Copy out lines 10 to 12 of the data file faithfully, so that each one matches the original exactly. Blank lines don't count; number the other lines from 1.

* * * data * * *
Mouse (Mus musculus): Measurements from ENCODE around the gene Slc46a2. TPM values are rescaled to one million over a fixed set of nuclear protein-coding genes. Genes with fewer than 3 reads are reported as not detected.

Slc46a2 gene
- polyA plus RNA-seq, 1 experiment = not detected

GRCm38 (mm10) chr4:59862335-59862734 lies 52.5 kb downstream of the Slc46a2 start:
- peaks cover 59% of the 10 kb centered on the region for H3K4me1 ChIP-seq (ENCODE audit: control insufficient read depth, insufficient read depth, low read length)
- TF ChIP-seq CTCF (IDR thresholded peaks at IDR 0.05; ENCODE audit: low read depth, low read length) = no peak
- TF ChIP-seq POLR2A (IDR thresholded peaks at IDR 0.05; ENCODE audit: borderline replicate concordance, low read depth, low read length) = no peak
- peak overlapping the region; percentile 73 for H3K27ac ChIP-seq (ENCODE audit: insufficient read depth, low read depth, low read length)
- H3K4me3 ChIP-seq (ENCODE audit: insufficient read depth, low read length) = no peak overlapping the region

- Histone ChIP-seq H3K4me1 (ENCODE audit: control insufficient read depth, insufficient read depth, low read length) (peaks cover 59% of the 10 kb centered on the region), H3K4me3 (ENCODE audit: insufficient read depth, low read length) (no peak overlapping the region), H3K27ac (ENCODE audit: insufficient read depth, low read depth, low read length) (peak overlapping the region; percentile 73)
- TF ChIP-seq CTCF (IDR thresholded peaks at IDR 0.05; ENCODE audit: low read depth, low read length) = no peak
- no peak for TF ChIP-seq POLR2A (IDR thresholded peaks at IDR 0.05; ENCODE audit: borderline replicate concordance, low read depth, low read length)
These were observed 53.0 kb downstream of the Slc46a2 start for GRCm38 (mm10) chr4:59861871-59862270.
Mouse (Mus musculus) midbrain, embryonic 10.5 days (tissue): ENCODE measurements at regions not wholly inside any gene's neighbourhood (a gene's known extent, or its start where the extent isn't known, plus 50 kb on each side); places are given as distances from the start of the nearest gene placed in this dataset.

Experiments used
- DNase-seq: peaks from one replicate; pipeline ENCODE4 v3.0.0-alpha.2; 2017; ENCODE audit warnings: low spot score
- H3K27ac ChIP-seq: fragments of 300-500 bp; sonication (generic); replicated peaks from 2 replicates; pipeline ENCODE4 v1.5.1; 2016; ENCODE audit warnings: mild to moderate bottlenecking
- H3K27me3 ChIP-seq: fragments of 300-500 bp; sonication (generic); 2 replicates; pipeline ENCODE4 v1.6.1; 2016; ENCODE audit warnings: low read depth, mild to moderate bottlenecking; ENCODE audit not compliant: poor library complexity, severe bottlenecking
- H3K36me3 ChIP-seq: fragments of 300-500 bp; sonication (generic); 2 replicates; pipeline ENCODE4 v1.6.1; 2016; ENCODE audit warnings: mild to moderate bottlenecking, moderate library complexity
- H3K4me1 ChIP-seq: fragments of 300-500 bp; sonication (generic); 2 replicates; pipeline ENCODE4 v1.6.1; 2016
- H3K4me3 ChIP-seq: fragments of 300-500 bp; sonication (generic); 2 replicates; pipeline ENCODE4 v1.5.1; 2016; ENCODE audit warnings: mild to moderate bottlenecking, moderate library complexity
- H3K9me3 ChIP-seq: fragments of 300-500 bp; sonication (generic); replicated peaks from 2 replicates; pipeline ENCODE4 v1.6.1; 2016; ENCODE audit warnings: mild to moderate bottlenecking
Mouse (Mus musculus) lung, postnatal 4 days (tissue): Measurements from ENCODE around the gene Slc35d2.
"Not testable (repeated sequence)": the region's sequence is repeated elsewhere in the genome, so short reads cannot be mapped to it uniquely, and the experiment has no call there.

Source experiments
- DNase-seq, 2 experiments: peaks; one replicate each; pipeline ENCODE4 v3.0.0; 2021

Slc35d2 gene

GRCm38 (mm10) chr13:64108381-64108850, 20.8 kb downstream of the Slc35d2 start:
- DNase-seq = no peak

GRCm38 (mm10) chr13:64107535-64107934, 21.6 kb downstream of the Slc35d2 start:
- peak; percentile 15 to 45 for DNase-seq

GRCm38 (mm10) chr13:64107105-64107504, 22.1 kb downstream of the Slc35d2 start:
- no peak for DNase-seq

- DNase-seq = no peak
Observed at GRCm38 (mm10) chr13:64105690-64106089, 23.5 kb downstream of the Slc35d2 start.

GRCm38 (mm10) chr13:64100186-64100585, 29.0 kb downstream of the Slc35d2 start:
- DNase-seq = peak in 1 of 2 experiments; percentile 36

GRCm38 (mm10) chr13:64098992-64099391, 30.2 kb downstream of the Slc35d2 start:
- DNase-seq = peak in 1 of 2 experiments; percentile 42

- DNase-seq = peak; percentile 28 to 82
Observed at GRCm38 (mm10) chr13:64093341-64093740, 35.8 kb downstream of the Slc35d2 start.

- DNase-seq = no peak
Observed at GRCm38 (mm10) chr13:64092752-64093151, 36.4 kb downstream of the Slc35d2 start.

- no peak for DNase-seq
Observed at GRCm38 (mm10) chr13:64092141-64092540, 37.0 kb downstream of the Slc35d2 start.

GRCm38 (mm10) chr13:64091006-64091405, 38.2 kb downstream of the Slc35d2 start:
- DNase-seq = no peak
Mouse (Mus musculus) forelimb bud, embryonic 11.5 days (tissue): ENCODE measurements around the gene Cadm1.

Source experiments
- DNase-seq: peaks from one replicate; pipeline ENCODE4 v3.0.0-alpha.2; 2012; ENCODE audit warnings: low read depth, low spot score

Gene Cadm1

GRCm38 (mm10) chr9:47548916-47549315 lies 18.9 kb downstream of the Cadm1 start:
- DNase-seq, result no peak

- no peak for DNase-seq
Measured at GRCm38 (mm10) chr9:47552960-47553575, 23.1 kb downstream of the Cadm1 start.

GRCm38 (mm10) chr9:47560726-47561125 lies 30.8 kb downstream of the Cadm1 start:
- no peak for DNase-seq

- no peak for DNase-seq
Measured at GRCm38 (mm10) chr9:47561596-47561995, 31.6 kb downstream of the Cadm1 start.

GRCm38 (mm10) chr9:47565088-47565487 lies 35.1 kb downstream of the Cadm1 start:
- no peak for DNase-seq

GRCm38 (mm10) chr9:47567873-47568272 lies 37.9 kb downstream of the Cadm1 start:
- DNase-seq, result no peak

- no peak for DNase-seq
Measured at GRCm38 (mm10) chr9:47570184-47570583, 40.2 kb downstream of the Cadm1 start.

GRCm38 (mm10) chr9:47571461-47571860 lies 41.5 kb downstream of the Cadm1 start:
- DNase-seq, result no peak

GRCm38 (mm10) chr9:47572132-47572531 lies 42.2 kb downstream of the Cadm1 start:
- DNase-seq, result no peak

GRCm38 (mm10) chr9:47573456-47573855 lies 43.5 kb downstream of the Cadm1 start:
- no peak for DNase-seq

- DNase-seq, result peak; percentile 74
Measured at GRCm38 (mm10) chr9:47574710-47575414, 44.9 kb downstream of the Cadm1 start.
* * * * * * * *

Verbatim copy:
- Histone ChIP-seq H3K4me1 (ENCODE audit: control insufficient read depth, insufficient read depth, low read length) (peaks cover 59% of the 10 kb centered on the region), H3K4me3 (ENCODE audit: insufficient read depth, low read length) (no peak overlapping the region), H3K27ac (ENCODE audit: insufficient read depth, low read depth, low read length) (peak overlapping the region; percentile 73)
- TF ChIP-seq CTCF (IDR thresholded peaks at IDR 0.05; ENCODE audit: low read depth, low read length) = no peak
- no peak for TF ChIP-seq POLR2A (IDR thresholded peaks at IDR 0.05; ENCODE audit: borderline replicate concordance, low read depth, low read length)